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Mail-Order Catalogues Try a New Tack, Aim for Newsstand Audience

September 17, 1987|KEN FRANCKLING | United Press International

BOSTON — Impulsiveness and convenience have added a new twist to the realm of catalogue shopping in America.

Beginning this month, mail-order catalogues are going on sale on thousands of magazine and newsstands coast-to-coast, right beside the morning newspaper, favorite periodicals and rows of paperbacks.

The $50-billion catalogue industry is trying to reach a vast new audience--the millions of households that ordinarily do not receive catalogues by mail.

This new national program, estimated to reach 76,000 newsstands, is the brainchild of Catalog Retail Corp. of Ridgefield, Conn. The firm arranged a multiyear distribution arrangement with Curtis Circulation, the nation's largest magazine distributor.

The 200-plus catalogues joining in this new network range from the elegant furnishings of Neiman-Marcus and Tiffany to the fashions of Saks Fifth Avenue and the zany offerings of Cat's Pyjamas, from the outdoorsy folks at Eddie Bauer and Orvis to the risque lingerie of Victoria's Secret and Frederick's of Hollywood, from the hard-to-find tools of Brookstone to the seeds of Burpee Gardens.

Tapping New Market

Jay Walker, Catalog Retail chairman, says his firm is tapping a new market for slick and sassy catalogues aimed at upscale buyers.

"Right now, there's a core market of 10 to 20 million regular catalogue shoppers. Those people get by mail every catalogue that they think could exist. In truth, they get but a fraction of them," Walker said. "That still leaves 70 million households that go unsolicited.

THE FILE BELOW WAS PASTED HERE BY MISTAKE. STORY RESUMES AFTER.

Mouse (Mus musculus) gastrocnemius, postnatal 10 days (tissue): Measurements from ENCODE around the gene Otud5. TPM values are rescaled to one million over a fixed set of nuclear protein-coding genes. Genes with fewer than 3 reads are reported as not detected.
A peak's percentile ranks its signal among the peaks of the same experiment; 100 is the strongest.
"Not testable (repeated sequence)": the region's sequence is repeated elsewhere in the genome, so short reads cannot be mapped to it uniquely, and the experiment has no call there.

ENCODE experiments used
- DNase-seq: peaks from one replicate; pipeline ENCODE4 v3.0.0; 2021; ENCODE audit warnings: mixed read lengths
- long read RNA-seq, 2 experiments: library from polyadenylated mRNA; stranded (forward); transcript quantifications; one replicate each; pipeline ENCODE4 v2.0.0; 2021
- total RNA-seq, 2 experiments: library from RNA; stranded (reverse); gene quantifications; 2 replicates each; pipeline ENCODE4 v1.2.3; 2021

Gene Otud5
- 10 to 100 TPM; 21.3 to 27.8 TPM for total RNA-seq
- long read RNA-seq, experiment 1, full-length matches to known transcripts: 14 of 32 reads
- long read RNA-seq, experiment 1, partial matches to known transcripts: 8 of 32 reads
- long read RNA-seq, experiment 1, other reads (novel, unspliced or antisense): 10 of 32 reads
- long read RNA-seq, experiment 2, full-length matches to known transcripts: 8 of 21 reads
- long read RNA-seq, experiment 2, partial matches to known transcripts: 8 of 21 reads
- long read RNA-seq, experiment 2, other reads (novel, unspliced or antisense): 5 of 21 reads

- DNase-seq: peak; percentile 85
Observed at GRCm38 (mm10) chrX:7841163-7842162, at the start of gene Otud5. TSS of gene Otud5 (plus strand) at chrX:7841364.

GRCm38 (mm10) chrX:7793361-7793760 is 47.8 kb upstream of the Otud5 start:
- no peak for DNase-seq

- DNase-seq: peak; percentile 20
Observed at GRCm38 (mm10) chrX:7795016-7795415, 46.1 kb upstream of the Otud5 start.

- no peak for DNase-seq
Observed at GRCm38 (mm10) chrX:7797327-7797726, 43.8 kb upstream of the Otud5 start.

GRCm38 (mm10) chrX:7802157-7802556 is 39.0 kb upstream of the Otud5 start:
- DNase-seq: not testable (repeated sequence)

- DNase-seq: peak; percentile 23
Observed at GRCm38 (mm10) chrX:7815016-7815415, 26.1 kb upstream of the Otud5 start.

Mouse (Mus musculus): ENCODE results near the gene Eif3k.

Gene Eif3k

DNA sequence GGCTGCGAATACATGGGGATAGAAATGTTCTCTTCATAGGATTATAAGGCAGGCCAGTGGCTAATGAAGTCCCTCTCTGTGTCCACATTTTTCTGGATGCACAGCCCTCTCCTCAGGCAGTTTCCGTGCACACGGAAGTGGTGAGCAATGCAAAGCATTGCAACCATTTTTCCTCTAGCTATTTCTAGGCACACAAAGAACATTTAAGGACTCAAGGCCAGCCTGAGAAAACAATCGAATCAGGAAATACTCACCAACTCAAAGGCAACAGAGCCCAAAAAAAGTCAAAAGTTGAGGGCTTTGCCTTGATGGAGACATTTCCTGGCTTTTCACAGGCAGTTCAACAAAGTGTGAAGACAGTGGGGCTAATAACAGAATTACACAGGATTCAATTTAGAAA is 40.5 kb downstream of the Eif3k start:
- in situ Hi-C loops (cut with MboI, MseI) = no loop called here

"You get people who are mailbox rich next to mailbox poor. There are tens of millions of people that catalogues want to reach out to, but they're not on any mailing list," he said.

The upscale holiday catalogues going into magazine stands, drug stores, supermarkets, convenience stores, and hotel and airport gift shops this fall carry prices in the $1 to $4 range. Most will include coupons offering the customer a $5 discount on his or her next order.

This major marketing effort follows an eight-month experiment that involved placement of catalogue displays in Waldenbooks stores across the country.

100,000 Catalogues Sold

"We're selling 100,000 catalogues per month in 1,000 Waldenbooks right now," Walker said. "It boils down to the fact that people love to shop. Show them a new way and they'll go there.

"It's also a question of accessibility. Getting catalogues in the mail is a random event. Buying one at the newsstand, when you stop to pick up a paper, is a reader-controlled event. Suddenly, catalogue shopping is a very convenient way to find things. It appeals to impulsiveness.

"You may have seen a catalogue, but may not have it when you want it. Lose the catalogue? You can now walk into your newsstand and buy one," Walker said.

At Orvis in Manchester, Vt., which mails out in excess of 25 million catalogues a year, Perk Perkins, catalogue merchandising vice president, said his firm's participation is aimed at attracting new mail-order customers.

"Our source of names to rent (from mailing lists) is pretty much exhausted, particularly for the fishing catalogue," Perkins said. "We suspect that at our level, there are at least four or five potential buyers for every current mail-order listing. Plus, we can reach the guy who gets the catalogue at home, but never bothered to look at it until he spotted it on the newsstand."

Under Catalog Retail's arrangement with Curtis Circulation, catalogues will be piggybacked into its magazine distribution system and placed alongside magazines of similar interests.

"Catalogues have always held a special place as the ultimate wish books," Walker said. "Discovering a dozen new catalogues is like discovering a new shopping mall filled with exciting specialty stores."

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